Letters to the Editor

I agree with the article, “New York State Regulations Create Inequality,” because it shows the difference between people who are born here and the people who come here and don’t know any English.

For example, when I came here, I felt strange because I did not know anything in English and I had to work and study.  That put a lot of pressure on me.  I have to learn English because it is the language of this country.

Some people are racist to us when we do not speak English.  They think that English is easy for us, but it is not.  But thank God in this school we have good teachers who understand us.  Also, they have the ESL room to teach us.

Sincerely,

Ericka Perez

 

 

It was my pleasure to read the article, “New York State Regulations Create Inequality.”  I agree with this article because since New York State’s education is getting more challenging, those students who are having difficulties with learning English would experience a lot more pressure taking the New York State Regents Exam.

In addition, there are students who just moved to the United States.  For them, it would be extremely difficult to learn the language and other subjects in English.

I remember when my family and I just moved to America and had to adapt to and learn about the cultural differences between my original culture and the new culture.

I was fortunate that I had a decent amount of time to prepare before I moved here.

But, there still is a major difference between my original culture and the new culture.  Thus, from my own experience, forcing these students to learn something with unfamiliar language is not the best way to let them pass the New York Regent Exam.

The New York Regents Exam could increase the students’ learning ability much faster, but it will bring difficulties and a lot of pressures to them.  Thank you.

Sincerely,

Luke Oh

I read the article, “New York State Regulations Create Inequality,” and it was really fascinating for me, as an ESL student, to see my experience from someone else’s point of view.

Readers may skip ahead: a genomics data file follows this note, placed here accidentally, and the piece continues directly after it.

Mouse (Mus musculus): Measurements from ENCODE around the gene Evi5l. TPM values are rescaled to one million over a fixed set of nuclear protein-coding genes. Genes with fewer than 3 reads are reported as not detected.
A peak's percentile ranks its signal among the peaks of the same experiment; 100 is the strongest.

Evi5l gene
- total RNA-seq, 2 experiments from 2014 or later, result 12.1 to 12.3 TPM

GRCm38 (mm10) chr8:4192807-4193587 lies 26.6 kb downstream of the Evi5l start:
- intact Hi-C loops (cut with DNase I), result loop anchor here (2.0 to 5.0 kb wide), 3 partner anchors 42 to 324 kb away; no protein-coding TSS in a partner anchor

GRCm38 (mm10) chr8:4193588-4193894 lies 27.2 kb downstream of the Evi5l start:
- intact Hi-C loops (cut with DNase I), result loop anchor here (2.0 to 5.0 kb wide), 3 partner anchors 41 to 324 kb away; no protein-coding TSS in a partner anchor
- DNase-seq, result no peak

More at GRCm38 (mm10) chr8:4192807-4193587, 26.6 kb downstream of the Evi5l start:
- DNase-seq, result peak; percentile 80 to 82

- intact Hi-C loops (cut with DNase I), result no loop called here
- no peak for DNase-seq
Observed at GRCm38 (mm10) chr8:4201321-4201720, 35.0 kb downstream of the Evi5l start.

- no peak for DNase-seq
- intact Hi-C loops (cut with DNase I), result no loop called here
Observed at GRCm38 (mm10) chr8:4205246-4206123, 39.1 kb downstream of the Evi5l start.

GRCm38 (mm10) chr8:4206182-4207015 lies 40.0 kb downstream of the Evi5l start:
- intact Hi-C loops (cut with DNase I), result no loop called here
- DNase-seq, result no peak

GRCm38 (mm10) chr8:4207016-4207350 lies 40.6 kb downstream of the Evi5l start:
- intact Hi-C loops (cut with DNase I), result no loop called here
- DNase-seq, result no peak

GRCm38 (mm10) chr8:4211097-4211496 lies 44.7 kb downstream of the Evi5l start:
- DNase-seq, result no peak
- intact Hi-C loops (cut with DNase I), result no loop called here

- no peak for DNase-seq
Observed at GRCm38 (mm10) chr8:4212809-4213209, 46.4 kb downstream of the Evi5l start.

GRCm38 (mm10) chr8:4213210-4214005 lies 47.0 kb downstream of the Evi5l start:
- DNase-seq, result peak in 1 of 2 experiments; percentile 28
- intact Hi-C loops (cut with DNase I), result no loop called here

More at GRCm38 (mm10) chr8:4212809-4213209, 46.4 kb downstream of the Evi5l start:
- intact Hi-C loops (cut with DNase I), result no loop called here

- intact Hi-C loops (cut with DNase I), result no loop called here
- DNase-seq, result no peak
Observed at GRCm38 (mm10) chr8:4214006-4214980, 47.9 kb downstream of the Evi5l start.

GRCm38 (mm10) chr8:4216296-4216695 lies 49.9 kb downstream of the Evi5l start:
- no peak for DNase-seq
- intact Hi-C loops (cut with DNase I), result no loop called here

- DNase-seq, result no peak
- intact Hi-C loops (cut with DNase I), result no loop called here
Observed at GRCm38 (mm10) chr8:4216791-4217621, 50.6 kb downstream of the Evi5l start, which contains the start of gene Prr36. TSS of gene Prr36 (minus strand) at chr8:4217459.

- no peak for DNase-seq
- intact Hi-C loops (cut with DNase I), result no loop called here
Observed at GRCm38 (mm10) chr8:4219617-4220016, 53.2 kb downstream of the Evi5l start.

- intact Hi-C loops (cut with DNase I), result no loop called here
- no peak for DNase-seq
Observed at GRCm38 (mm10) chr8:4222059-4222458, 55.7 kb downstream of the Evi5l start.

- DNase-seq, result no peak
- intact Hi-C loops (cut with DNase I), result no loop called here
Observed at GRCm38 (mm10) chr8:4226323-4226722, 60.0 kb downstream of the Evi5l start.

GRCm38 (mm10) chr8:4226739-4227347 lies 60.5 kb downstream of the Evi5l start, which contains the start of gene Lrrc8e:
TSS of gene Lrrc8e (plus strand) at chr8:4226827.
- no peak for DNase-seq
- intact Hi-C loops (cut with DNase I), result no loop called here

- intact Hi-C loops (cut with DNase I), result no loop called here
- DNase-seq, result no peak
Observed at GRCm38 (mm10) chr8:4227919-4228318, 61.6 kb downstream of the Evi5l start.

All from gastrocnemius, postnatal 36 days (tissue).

I agree with many points that Michaela Gawley mentioned in her article and I totally support her opinion that not every student is coming from the same family background, education, and advantage/disadvantage, which should be assumed by the State of New York.

My opinion is that you can’t expect the same performance from ESL students and native speakers.

I think the first priority of the State of New York is passing every student through the Regents with an equal opportunity for all students, although this is not true because there are so many disadvantages for ESL students.  It is hard to learn the language and to answer difficult questions in English when you do not understand it.

But anyway, it seems like everyone is trying their best to make it as easy as possible for students for whom English is a foreign language.

When I first came here, my impression was that the ESL program is such a good system, which shows me that Schreiber really cares about their ESL students, even though it still seems impossible for some to pass the Regents according to the circumstances.

Sincerely,

Anna Otto

 

 

I agree with the article, “New York State Regulations Create Inequality,” because it is hard for ESL students to take the Regents when they do not know a lot of English.

I haven’t taken any Regents yet but the stuff that I have been learning to prepare for them is really hard and sometimes I can barely understand what the teacher is teaching me.

I think that it is unfair for ESL students to take the Regents when they don’t know English and to not have another way to get the the credit to be able to graduate from High School.

Sincerely,

Mileidy Davila